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Making Business a Game: How to Play It Well with Enterprise Gamification

By: SmallBizClub


Business is a game and whether you think it’s like poker or chess, one thing is clear—new developments in management will soon take this statement to the next level. Gamification—the application of game mechanisms into a non-gaming context—is something more than another fleeting fashion and today can be traced even in the mainstream of corporate management. Gamification is a strategy used by coaches, recruiters, project managers and marketers and it works great in those areas where engagement matters most. Here’s a quick gamification guide with a few practical examples of its application in business.

How Gamification Works
The main purpose of gamification is to foster engagement and boost the motivation of employees and customers alike. Project managers can use its tactics to improve productivity or overcome challenges. Using gamification, companies can source talent and train employees through game-like rewards such as points, badges, levels or leaderboards.
Games trigger our competitive nature, which in the context of business drives productivity and provides a great incentive for action. But gamification is also about collaboration—social gamification, for instance, can be used to foster collaboration between team members and overcome certain communication problems.
Whether it’s competition or collaboration, every game includes an element of risk. If badly designed or poorly conducted, games won’t bring desired results and might even negatively affect the team. Before applying enterprise gamification, it’s therefore best to consult with trained coaches or have a company design games for them to achieve defined goals.
Experts agree that in order for gamification to be a safe practice, feedback needs to be provided in real-time, progress tracking process should be transparent and talented employees recognized and justly awarded.
Game Strategy for Recruitment & Training
Every recruiter needs to make sure new employees are productive, competent and fit into company’s culture. In a recruitment process, gamification has two main benefits—it makes the process of candidate elimination faster and helps hiring managers to test skills, which cannot be easily tested in traditional settings.
Gamification brings forward lots of valuable information about the character, behavior and professional approach of the candidates, as well as their problem solving capabilities, ability to apply knowledge gained in training and potential for driving innovation.
The integration of games in the recruitment process is really attractive to talented candidates and can work great for sectors where the demand for highly skilled workers is high, but the supply relatively low. Additionally, a gamified recruitment process has a marketing value—many software developers still remember famous hiring events, such as Google Code Jam or Facebook Hacker Cup.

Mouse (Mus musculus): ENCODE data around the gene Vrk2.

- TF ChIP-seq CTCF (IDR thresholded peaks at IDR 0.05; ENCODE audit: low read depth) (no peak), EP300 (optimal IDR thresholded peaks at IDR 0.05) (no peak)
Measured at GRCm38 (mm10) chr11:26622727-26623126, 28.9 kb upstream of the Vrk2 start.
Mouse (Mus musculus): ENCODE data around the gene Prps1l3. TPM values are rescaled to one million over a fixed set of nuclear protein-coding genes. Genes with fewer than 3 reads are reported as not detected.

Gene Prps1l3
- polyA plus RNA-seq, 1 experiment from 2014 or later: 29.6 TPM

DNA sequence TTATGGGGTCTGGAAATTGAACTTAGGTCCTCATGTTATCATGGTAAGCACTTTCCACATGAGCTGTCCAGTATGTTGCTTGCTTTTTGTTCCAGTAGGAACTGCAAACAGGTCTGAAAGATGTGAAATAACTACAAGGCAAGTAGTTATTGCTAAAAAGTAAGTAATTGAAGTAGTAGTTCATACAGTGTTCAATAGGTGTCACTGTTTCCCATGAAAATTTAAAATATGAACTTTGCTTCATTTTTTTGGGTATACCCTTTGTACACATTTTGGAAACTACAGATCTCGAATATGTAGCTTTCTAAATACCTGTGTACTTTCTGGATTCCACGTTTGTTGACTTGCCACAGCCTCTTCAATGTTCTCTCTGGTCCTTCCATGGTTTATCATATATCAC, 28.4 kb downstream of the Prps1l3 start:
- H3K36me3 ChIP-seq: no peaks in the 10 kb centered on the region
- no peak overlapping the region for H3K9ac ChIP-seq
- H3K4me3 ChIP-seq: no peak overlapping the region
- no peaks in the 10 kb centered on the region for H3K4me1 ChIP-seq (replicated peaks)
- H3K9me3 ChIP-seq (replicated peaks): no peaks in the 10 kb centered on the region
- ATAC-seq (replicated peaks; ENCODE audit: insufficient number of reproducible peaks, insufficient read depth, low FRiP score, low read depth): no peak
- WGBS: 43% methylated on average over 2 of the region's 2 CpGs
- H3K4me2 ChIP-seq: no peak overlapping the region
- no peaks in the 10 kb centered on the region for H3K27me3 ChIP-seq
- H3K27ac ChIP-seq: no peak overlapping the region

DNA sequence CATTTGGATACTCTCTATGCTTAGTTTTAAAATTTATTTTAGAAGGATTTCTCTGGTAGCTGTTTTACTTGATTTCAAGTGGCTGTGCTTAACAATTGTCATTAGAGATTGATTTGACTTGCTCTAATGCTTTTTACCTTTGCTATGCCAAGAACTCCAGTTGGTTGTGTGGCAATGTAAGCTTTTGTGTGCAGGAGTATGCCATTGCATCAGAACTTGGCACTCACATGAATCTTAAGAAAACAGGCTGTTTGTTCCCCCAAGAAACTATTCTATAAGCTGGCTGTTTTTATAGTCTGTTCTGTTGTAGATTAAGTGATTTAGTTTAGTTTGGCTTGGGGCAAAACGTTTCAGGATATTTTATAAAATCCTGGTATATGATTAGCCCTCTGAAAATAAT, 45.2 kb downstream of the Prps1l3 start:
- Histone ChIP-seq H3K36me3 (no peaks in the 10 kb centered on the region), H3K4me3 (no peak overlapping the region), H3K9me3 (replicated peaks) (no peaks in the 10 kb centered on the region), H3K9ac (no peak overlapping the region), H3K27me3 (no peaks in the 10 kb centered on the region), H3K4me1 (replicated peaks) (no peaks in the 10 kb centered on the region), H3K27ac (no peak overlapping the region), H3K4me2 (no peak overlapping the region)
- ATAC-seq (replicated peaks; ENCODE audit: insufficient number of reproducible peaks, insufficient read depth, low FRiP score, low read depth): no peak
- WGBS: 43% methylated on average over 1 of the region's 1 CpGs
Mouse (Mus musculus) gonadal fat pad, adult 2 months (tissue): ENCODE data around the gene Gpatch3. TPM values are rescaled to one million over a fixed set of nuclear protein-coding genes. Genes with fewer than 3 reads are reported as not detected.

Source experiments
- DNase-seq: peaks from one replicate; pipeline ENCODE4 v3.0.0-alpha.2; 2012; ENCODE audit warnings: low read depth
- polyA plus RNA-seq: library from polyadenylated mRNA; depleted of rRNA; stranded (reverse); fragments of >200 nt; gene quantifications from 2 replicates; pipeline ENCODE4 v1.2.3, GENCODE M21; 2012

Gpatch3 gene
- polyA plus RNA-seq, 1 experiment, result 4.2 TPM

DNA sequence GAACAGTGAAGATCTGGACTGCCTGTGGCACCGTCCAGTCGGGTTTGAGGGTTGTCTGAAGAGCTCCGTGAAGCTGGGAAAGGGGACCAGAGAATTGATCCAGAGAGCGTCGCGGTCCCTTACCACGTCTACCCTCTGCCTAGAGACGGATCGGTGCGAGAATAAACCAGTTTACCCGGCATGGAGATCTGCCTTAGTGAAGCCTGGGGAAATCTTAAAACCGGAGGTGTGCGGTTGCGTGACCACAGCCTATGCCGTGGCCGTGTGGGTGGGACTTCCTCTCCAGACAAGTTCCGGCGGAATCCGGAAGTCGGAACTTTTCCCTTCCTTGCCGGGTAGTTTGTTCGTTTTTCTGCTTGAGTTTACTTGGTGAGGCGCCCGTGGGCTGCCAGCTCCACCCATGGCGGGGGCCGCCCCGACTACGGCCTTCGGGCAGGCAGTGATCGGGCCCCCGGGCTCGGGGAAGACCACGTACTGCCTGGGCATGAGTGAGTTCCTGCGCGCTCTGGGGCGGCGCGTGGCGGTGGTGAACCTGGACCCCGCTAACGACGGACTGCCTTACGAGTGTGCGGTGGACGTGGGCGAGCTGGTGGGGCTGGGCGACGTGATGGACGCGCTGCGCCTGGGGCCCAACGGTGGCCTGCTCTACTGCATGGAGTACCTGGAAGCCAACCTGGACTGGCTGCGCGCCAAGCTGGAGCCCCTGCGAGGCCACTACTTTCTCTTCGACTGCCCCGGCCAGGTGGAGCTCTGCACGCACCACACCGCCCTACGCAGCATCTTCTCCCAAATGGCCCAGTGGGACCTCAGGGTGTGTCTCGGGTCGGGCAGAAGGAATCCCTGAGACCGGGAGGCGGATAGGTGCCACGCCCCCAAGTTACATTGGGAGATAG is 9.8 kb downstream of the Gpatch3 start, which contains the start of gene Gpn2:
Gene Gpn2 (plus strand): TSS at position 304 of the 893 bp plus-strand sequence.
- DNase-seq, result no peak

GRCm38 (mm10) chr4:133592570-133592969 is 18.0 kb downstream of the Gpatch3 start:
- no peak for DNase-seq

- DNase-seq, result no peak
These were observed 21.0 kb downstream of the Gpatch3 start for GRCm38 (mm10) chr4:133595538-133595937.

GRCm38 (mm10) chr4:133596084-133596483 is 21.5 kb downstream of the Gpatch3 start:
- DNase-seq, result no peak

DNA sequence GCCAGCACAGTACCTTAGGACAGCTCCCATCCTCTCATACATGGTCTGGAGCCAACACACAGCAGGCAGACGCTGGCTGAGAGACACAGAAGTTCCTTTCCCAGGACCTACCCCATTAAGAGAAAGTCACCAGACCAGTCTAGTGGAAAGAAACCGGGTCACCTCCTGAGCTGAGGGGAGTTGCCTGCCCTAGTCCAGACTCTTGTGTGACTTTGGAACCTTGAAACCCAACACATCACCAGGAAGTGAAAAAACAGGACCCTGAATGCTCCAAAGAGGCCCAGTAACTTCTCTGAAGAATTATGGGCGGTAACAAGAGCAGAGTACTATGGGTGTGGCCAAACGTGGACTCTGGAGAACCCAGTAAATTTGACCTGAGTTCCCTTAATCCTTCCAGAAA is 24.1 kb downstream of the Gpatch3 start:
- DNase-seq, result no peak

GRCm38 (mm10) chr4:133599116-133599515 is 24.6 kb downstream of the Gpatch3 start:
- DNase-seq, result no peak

Project Management—Motivate and Engage Your Team
Project managers use the dynamics of gamification to help workers regain their focus when completing repetitive tasks, maintain a defined process of project development and foster employee motivation and engagement.
In the gaming context, accomplishments are recognized by means of tangible game props—the constant awareness and the transparency of the process provide incentive for action and make the goals clear to everyone. Millennials really appreciate this kind of professional approach—they were brought up playing interactive games and are now eager to apply the logic of games onto other areas of life.
If you’re looking for new methods to motivate and engage your team, gamification can serve you well—here’s how you can gamify tasks in your team management:
  • Give points for every task that needs to be completed;
  • Set up a level system for repetitive tasks that quickly get boring;
  • Define rewards given out after the completion of a level (badges or stars);
  • Always reward workers in real-time;
  • Recognize the most talented workers on a leaderboard.
Motivation and engagement count a lot not only in a company’s internal structure, but also in its relations with the market and consumers. Gamified marketing strategies have for the last few years been appreciated by companies in stimulating customer interest and driving specific consumer behaviors.
Think about last year’s M&M’s Pretzel campaign, a part of which consisted in a simple eye-spy game. Consumers were given a large M&M’s graphic design, among which there was one small pretzel. The task was simple—find the pretzel. The effects of this small, cheap game were immense—the post gained over 25,000 likes, more than 6,000 shares and around 10,000 comments.
A tiny section of a massive, incredibly expensive marketing campaign, the eye-spy game offered a new fun way to engage with the company’s product and additionally spread the word about it all over social media.
Be it for marketing, recruitment or project management, gamification strategies are only beginning to be appreciated on a larger scale, but soon might become a new industry standard.
Author: Monica Wells writes for http://www.bizdb.co.uk/. Monica Wells is a passionate educator lecturing on leveraging the potential of the Internet and New Technologies for business development.
Published: October 3, 2014

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